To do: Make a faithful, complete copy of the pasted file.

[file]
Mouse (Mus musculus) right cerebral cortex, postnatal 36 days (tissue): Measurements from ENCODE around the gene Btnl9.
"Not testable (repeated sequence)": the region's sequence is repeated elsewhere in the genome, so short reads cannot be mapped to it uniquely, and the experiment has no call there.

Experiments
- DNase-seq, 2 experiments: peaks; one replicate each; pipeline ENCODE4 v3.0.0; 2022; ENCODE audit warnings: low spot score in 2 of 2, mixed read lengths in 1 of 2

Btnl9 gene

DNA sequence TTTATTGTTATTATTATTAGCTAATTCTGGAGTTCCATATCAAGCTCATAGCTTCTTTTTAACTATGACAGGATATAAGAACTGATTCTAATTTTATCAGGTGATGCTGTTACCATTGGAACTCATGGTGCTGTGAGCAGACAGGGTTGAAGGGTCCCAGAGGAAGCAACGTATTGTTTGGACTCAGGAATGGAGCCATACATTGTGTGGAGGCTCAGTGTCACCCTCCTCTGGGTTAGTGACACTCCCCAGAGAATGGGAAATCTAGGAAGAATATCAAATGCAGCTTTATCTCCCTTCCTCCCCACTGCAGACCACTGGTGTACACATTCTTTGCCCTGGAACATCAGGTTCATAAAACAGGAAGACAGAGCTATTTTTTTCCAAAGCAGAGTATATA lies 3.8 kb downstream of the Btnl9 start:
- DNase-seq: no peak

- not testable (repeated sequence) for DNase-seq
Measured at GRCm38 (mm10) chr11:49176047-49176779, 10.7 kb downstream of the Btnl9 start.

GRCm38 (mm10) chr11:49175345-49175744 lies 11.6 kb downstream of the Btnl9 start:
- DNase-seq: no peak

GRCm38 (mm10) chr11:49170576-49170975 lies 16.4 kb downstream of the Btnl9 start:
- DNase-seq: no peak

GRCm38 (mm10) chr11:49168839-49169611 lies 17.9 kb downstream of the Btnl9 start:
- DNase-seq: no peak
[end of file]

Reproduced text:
Mouse (Mus musculus) right cerebral cortex, postnatal 36 days (tissue): Measurements from ENCODE around the gene Btnl9.
"Not testable (repeated sequence)": the region's sequence is repeated elsewhere in the genome, so short reads cannot be mapped to it uniquely, and the experiment has no call there.

Experiments
- DNase-seq, 2 experiments: peaks; one replicate each; pipeline ENCODE4 v3.0.0; 2022; ENCODE audit warnings: low spot score in 2 of 2, mixed read lengths in 1 of 2

Btnl9 gene

DNA sequence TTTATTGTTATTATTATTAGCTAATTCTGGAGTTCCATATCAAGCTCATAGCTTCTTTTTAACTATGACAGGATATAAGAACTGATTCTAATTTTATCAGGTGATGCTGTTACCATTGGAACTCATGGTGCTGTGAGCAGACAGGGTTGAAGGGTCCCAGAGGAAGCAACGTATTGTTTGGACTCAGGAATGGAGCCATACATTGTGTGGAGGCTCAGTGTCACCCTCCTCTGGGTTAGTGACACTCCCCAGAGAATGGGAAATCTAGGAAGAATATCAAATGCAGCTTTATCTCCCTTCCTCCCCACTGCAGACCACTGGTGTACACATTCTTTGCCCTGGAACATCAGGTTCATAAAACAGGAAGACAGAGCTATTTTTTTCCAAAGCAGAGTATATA lies 3.8 kb downstream of the Btnl9 start:
- DNase-seq: no peak

- not testable (repeated sequence) for DNase-seq
Measured at GRCm38 (mm10) chr11:49176047-49176779, 10.7 kb downstream of the Btnl9 start.

GRCm38 (mm10) chr11:49175345-49175744 lies 11.6 kb downstream of the Btnl9 start:
- DNase-seq: no peak

GRCm38 (mm10) chr11:49170576-49170975 lies 16.4 kb downstream of the Btnl9 start:
- DNase-seq: no peak

GRCm38 (mm10) chr11:49168839-49169611 lies 17.9 kb downstream of the Btnl9 start:
- DNase-seq: no peak